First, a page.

Vines are known to be cultivated on the present-day plots of Chateau Haut-Bailly as early as 1461.
In 1630, the estate was purchased by Parisian bankers Firmin Le Bailly and Nicolas de Leuvarde. The chateau took its name after one of them, Firmin Le Bailly who later took over the ownership and invested in the development of the winery.
Since 1736, Thomas Barton of Irish descent owned the chateau. Thanks to his efforts, the wines of Château Haut-Bailly, then known as French claret, became famous in England and Ireland.
Alcide Bellot des Minières, another important figure in the history of Chateau Haut-Bailly built the castle on the property at the end of the 19th century. He also pioneered with introduction of science-driven changes to viticulture. As a result, Chateau Haut-Bailly wines received wide recognition and were able to command prices as high as the First Growths of Bordeaux – Lafite, Latour, Margaux, and Haut-Brion.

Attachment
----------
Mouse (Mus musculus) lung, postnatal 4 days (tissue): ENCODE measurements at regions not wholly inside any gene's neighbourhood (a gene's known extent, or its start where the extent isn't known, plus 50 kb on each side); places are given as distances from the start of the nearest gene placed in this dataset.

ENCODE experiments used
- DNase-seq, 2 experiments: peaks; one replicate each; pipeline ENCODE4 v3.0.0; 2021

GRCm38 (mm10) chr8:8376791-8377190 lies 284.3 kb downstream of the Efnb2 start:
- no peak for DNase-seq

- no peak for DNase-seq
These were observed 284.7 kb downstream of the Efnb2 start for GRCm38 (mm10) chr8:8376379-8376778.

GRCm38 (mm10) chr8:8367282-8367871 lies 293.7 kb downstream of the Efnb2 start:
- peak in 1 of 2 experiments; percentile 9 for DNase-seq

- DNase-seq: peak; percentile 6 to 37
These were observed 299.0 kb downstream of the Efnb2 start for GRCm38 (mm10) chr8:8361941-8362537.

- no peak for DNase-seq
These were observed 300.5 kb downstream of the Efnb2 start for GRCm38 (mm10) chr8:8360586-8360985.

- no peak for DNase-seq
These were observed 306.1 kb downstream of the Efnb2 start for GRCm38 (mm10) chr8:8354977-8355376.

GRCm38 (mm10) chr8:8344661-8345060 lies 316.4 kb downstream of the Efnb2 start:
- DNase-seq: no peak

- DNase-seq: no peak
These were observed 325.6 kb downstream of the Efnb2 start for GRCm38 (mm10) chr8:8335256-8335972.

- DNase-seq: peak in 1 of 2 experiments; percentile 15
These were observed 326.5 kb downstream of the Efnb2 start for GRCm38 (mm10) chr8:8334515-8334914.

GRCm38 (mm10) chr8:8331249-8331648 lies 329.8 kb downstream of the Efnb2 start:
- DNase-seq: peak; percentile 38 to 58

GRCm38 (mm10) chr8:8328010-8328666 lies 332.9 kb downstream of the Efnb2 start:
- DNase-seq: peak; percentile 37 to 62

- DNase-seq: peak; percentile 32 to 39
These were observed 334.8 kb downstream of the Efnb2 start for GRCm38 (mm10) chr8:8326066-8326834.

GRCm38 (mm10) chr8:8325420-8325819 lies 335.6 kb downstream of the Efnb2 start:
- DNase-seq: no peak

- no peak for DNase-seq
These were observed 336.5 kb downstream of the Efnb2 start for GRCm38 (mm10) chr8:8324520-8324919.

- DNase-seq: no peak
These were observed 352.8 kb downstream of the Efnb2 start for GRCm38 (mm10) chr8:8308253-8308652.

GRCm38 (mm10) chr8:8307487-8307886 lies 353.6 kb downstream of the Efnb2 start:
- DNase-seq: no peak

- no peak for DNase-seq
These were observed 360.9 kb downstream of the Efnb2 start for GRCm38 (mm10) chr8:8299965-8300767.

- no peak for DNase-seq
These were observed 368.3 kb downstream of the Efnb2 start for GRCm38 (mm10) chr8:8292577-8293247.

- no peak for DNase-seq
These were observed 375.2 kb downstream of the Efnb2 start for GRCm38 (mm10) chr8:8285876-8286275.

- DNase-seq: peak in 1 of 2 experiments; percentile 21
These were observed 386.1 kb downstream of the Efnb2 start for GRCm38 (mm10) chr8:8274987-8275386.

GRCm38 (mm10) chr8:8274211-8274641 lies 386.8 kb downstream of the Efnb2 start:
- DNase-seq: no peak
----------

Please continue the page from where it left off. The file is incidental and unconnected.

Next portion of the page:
Château Haut-Bailly was listed in 1953 as a Crus Classé de Graves.
Daniel Sanders, a Belgian negociant who acquired the estate in distress in 1955 renovated the winery and redesigned the vineyard further improving the reputation of Chateau Haut-Bailly.
In 1998, Robert G. Wilmers, an American banker from Buffalo, NY, purchased the chateau and appointed Véronique Sanders, a daughter of the former owner, to run the winery.
By appointment, Monday through Friday.
Château Haut-Bailly, Grand Cru Classe
The estate does not make white wines